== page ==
HEREFORD Choral Society has published a new book telling the story of the first 175 years of its existence. Hereford Choral Society: An Unfinished History, was launched to coinicide with the choir’s performance of Handel’s Messiah in Hereford Cathedral earlier this month.

Drawing on the choir’s own records and on local archives including back issues of the Hereford Times, the book is lavishly illustrated, and describes how the choral society was set up in response to the early 19th-century enthusiasm for offering ‘rational recreation’ for young working men. The necessity of involving women to sing the soprano and alto parts meant that men and women from different backgrounds mixed on equal terms.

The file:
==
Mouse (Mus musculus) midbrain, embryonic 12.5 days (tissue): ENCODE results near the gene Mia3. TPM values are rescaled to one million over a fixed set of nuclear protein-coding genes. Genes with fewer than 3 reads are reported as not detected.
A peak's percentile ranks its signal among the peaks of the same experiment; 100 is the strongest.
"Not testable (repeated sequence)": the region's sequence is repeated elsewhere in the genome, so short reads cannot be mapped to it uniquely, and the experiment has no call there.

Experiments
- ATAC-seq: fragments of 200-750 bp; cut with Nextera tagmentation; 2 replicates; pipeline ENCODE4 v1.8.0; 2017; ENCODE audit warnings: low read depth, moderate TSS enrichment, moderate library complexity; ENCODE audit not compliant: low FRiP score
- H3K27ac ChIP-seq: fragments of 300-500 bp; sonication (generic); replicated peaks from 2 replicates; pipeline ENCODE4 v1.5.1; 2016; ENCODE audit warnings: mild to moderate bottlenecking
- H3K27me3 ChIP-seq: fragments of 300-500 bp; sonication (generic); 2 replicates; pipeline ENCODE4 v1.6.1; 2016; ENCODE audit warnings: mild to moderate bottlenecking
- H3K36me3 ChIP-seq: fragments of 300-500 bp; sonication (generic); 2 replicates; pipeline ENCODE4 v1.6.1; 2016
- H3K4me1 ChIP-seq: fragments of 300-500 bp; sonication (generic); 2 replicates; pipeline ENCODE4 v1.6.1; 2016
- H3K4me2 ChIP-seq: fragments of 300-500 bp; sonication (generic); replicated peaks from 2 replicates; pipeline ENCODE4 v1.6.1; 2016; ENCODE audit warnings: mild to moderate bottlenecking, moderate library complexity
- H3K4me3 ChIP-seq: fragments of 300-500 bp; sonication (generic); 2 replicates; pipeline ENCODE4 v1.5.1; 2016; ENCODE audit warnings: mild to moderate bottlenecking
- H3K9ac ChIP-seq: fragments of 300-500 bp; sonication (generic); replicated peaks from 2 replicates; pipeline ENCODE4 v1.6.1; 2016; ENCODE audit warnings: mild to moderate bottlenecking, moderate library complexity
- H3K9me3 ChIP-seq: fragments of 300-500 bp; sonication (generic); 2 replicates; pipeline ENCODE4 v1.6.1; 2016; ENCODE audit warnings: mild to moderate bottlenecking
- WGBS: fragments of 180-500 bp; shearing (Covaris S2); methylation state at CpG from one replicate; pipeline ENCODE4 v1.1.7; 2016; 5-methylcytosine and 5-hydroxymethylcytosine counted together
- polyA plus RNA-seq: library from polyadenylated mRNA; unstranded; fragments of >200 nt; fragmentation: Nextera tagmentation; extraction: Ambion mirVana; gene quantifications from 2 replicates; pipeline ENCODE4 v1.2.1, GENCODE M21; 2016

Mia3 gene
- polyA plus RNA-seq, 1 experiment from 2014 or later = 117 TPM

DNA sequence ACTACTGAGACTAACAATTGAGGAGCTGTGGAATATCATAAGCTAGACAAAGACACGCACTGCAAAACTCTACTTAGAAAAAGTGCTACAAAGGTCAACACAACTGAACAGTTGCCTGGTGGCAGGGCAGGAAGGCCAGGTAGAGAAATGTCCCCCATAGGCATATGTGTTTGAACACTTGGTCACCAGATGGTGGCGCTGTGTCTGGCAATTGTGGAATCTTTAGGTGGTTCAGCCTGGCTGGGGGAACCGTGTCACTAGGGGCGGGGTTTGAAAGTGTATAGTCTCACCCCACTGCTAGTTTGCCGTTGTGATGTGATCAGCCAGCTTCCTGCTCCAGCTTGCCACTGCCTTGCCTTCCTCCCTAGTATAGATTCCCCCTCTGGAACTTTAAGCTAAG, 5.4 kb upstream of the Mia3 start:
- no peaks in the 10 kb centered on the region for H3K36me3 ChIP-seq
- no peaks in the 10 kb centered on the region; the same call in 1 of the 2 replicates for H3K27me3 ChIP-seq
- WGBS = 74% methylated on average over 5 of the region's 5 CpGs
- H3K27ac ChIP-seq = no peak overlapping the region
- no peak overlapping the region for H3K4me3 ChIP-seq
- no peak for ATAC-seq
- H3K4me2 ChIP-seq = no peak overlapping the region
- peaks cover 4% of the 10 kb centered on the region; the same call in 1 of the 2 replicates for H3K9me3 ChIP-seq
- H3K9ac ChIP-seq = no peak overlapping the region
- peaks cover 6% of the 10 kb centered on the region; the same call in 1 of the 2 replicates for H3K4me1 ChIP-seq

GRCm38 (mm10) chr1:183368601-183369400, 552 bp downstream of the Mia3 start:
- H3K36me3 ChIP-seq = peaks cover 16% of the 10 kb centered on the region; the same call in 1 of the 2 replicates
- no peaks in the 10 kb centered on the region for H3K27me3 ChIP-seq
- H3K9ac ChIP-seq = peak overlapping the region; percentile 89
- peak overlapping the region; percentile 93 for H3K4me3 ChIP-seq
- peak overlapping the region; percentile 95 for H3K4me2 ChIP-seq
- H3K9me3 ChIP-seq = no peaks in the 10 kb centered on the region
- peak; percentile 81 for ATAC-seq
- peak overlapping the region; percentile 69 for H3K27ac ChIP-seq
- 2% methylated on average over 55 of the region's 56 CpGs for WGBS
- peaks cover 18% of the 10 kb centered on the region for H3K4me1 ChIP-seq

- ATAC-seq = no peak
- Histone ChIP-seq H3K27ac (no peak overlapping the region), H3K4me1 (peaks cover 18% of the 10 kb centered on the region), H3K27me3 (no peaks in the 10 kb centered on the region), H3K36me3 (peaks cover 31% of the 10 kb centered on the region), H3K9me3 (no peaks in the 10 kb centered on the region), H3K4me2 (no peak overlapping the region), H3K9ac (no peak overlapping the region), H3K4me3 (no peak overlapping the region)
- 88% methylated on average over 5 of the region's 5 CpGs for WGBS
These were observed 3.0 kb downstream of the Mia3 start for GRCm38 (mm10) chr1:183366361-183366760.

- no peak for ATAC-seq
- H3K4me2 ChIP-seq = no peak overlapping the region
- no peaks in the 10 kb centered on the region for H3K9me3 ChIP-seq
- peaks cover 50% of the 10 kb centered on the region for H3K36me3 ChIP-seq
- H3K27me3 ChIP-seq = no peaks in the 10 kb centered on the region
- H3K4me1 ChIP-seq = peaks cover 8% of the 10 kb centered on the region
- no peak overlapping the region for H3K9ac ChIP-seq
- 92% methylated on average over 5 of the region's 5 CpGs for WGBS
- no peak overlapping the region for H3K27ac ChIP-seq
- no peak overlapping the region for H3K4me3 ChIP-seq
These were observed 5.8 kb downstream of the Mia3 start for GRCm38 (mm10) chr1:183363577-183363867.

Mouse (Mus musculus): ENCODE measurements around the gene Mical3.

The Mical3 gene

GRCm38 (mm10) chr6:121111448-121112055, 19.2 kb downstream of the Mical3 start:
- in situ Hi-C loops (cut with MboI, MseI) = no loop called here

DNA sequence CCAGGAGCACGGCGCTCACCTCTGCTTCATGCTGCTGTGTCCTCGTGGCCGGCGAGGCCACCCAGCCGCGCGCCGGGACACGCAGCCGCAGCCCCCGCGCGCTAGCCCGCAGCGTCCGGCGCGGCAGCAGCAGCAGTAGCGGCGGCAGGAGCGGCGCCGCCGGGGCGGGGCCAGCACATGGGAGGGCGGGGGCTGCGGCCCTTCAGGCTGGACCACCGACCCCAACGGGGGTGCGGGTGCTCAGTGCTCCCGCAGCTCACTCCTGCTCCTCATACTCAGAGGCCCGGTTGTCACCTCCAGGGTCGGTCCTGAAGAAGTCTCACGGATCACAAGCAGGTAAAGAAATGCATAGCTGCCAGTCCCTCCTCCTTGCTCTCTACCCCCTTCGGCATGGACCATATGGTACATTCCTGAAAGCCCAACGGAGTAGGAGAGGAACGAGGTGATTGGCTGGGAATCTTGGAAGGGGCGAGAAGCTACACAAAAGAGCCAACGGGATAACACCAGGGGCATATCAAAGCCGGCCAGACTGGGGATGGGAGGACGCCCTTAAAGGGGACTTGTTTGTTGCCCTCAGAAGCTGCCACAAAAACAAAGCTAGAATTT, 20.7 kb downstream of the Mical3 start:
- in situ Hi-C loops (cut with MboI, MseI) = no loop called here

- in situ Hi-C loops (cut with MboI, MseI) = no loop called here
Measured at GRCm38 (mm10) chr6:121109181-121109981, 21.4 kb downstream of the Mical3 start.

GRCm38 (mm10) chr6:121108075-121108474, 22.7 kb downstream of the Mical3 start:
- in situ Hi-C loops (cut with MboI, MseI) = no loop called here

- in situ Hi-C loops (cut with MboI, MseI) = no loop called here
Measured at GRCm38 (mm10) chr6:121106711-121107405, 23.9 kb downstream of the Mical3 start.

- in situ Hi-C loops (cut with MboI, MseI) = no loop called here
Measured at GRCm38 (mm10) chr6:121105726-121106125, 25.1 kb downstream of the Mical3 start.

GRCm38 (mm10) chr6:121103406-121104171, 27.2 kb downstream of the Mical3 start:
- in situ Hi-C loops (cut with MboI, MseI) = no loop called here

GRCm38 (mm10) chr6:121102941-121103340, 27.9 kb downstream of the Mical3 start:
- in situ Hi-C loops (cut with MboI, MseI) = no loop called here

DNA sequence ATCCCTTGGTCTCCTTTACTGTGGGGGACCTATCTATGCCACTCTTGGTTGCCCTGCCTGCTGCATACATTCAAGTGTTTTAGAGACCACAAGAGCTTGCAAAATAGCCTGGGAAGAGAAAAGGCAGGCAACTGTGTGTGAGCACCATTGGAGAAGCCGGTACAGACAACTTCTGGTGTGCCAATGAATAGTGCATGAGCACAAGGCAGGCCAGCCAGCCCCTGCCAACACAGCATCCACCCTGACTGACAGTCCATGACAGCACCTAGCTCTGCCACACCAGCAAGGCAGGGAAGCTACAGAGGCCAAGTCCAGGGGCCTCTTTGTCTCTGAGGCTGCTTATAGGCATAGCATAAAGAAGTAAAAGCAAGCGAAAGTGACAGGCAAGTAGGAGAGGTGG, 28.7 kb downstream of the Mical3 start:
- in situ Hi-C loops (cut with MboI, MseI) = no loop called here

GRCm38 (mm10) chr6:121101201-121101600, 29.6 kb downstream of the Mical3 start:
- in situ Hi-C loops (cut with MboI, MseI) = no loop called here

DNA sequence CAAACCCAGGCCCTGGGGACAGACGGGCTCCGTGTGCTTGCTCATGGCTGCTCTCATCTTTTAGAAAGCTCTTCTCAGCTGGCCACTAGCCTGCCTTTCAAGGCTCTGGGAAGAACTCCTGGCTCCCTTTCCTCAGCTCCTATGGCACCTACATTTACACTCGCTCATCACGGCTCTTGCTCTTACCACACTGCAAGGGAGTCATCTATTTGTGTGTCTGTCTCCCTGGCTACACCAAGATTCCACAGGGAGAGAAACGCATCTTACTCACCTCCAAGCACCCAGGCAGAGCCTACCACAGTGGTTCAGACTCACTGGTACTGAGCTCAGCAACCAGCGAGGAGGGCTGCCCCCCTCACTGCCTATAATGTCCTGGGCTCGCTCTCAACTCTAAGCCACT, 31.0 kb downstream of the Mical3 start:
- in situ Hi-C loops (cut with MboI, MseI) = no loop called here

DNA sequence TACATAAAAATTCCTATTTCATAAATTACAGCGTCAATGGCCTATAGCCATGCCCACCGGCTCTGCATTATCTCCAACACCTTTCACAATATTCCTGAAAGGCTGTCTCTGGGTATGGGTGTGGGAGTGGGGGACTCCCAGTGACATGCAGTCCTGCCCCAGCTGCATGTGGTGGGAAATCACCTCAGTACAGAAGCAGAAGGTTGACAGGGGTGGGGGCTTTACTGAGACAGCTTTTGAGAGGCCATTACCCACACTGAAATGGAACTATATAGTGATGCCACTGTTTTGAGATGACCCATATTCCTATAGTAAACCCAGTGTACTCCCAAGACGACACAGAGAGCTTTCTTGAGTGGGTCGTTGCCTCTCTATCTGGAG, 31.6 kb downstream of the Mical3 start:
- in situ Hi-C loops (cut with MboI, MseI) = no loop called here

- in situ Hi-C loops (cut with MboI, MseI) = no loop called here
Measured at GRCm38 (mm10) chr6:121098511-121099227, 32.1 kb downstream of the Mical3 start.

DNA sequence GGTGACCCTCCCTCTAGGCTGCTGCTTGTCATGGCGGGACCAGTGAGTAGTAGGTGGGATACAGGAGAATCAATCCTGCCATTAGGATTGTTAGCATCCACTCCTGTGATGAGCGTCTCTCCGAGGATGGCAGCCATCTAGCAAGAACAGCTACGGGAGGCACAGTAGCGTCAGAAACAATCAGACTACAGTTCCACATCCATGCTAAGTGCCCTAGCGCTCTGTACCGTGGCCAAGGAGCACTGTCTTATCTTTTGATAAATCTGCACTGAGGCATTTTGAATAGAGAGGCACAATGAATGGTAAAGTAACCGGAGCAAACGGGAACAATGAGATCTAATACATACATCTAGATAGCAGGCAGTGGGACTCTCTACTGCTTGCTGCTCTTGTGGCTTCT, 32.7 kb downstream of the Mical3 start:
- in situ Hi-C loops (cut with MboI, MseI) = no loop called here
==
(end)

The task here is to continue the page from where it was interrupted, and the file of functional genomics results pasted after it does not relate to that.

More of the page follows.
Hereford Choral Society has always been conducted by organists of the cathedral and the book includes vivid portraits of these gifted and sometimes eccentric musicians. There was John Hunt, who died from an infected wound aged just 35 after tripping over a tray in the darkened cloisters and cutting his hand on a broken tureen and George Robertson Sinclair, whose bulldog Dan attended every choral society rehearsal.

The book is written by Timothy Day, a cultural historian who is an expert on the world-famous sound of English choirs, and who lives in a house once lived in by Sir Edward Elgar.

Hereford Choral Society: An Unfinished History is available from Hereford Cathedral Shop, 01432 374208

and Outback Records, 19a Church Street, 01432 275 063